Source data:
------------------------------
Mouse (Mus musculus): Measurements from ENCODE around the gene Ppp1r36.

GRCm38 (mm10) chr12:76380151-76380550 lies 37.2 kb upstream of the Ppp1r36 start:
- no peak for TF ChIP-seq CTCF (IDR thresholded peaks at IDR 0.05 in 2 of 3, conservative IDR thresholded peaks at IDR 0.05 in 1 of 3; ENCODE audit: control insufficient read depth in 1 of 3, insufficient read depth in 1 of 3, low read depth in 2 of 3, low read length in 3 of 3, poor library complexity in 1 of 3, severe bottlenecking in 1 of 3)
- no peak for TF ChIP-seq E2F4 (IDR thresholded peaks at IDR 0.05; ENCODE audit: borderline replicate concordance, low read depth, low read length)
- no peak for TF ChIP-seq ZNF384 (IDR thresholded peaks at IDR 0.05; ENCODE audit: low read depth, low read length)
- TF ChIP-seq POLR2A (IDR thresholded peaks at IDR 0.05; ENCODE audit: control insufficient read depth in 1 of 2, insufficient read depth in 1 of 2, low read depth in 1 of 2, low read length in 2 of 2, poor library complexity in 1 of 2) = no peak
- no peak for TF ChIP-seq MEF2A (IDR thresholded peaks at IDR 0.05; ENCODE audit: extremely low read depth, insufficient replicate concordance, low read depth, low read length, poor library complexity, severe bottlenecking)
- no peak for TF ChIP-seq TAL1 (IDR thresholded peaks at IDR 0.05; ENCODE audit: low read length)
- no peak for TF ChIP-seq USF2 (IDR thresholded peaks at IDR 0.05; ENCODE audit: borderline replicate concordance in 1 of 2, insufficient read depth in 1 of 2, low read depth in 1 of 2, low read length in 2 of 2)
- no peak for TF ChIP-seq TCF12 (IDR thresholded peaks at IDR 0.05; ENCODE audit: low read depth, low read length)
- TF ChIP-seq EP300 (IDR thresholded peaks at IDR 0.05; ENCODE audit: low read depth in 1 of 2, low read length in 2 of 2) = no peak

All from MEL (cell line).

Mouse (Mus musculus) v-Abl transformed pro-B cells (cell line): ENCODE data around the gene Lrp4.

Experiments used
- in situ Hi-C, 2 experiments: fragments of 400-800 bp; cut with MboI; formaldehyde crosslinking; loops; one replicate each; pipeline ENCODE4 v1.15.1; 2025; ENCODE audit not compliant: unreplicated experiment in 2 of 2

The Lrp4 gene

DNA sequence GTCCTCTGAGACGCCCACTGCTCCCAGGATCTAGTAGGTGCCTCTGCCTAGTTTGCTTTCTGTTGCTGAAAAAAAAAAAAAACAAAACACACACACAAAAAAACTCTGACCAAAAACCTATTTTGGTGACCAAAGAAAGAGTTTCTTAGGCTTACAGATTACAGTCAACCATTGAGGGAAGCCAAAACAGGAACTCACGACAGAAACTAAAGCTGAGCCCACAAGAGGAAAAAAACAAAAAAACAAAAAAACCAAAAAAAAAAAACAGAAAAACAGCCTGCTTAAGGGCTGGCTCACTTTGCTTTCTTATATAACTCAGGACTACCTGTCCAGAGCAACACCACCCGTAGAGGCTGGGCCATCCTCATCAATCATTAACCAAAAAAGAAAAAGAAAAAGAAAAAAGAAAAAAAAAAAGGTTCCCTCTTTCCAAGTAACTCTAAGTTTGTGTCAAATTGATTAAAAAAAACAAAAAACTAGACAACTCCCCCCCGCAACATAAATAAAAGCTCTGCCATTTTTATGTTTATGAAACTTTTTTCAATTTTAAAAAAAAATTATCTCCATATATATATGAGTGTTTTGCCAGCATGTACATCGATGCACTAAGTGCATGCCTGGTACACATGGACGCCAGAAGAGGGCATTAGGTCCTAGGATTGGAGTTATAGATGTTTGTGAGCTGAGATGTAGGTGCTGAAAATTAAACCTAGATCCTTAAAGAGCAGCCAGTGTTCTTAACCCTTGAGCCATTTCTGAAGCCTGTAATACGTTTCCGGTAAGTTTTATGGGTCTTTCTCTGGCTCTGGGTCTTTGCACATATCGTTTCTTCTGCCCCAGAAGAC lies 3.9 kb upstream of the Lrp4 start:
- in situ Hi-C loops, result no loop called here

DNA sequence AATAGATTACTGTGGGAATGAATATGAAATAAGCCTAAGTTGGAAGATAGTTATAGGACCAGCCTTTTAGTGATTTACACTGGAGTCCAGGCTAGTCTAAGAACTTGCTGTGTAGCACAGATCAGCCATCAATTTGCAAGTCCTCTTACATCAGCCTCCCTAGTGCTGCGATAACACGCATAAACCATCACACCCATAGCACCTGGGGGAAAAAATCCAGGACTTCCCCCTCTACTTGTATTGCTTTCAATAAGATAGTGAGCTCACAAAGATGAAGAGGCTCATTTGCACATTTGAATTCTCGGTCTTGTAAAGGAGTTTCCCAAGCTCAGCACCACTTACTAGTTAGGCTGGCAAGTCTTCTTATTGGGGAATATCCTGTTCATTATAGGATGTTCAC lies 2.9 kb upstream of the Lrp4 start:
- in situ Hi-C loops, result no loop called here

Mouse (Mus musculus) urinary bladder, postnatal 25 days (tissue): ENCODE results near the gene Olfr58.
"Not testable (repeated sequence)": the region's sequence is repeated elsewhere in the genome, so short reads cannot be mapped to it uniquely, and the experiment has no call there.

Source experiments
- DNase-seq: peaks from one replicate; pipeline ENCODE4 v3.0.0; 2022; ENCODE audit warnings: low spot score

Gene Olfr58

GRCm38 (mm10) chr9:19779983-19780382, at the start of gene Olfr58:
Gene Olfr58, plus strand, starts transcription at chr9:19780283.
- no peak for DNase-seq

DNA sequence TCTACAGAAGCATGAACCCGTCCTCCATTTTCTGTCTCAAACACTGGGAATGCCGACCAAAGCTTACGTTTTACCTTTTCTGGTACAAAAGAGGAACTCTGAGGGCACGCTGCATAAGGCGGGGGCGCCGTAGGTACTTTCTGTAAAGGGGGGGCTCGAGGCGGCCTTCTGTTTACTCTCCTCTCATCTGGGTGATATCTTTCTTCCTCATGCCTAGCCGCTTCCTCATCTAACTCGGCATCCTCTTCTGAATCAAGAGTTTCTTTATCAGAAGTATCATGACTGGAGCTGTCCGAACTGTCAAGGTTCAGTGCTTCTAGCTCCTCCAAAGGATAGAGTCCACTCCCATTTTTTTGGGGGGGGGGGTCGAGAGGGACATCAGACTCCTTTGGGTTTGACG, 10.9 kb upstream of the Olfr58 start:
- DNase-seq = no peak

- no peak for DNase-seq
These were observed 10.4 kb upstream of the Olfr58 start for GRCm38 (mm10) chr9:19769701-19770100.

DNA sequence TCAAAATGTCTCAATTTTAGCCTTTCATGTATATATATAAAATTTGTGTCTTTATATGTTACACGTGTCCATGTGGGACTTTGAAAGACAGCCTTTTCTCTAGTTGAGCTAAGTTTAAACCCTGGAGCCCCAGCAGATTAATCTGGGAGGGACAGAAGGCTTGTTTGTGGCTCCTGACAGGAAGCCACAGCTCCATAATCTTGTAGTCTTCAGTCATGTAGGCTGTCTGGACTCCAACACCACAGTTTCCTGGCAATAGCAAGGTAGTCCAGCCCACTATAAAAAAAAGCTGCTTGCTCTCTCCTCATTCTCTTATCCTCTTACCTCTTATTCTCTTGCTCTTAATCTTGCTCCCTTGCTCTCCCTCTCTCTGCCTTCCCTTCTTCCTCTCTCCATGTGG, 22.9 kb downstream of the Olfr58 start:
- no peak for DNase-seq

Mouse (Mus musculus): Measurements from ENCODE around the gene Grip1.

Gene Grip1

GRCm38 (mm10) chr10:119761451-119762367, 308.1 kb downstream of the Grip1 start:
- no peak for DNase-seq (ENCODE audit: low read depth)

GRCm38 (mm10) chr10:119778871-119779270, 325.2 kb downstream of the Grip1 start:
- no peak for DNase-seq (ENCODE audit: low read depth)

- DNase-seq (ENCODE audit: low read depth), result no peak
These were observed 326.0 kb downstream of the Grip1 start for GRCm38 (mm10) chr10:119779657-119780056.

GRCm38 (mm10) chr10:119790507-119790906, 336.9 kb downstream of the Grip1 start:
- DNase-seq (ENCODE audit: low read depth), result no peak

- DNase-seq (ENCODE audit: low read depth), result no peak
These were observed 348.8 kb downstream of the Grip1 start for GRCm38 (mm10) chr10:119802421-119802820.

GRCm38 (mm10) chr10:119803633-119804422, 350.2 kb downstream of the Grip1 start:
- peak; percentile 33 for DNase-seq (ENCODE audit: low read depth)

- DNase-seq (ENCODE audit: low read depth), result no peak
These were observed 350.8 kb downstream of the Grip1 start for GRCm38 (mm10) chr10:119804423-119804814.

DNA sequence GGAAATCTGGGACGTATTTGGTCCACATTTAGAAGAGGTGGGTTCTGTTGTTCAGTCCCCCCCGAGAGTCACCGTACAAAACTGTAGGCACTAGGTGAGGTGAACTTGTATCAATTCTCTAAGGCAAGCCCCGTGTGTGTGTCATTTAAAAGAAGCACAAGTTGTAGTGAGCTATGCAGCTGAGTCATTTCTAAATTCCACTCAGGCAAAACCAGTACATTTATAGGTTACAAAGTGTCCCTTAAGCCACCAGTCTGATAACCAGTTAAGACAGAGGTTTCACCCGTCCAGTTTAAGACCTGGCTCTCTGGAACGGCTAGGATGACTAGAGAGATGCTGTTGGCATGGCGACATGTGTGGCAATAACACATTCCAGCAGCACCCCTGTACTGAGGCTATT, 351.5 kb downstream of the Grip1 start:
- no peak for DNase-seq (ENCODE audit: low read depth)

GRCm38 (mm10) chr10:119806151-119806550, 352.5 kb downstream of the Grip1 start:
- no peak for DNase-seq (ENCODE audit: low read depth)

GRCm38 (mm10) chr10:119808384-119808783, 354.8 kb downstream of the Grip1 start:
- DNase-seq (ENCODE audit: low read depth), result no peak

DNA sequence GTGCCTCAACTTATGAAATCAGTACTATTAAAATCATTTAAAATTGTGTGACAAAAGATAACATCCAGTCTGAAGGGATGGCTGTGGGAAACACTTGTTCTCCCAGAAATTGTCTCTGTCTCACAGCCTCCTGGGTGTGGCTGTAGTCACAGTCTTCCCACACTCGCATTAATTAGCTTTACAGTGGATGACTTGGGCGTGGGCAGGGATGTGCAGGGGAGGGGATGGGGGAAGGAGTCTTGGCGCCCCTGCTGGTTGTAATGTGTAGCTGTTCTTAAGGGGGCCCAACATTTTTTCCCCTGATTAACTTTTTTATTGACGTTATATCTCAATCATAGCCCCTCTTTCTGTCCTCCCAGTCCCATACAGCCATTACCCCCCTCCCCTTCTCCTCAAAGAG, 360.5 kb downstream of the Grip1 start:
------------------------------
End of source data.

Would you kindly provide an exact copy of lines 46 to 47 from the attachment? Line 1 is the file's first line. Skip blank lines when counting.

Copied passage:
These were observed 348.8 kb downstream of the Grip1 start for GRCm38 (mm10) chr10:119802421-119802820.

GRCm38 (mm10) chr10:119803633-119804422, 350.2 kb downstream of the Grip1 start: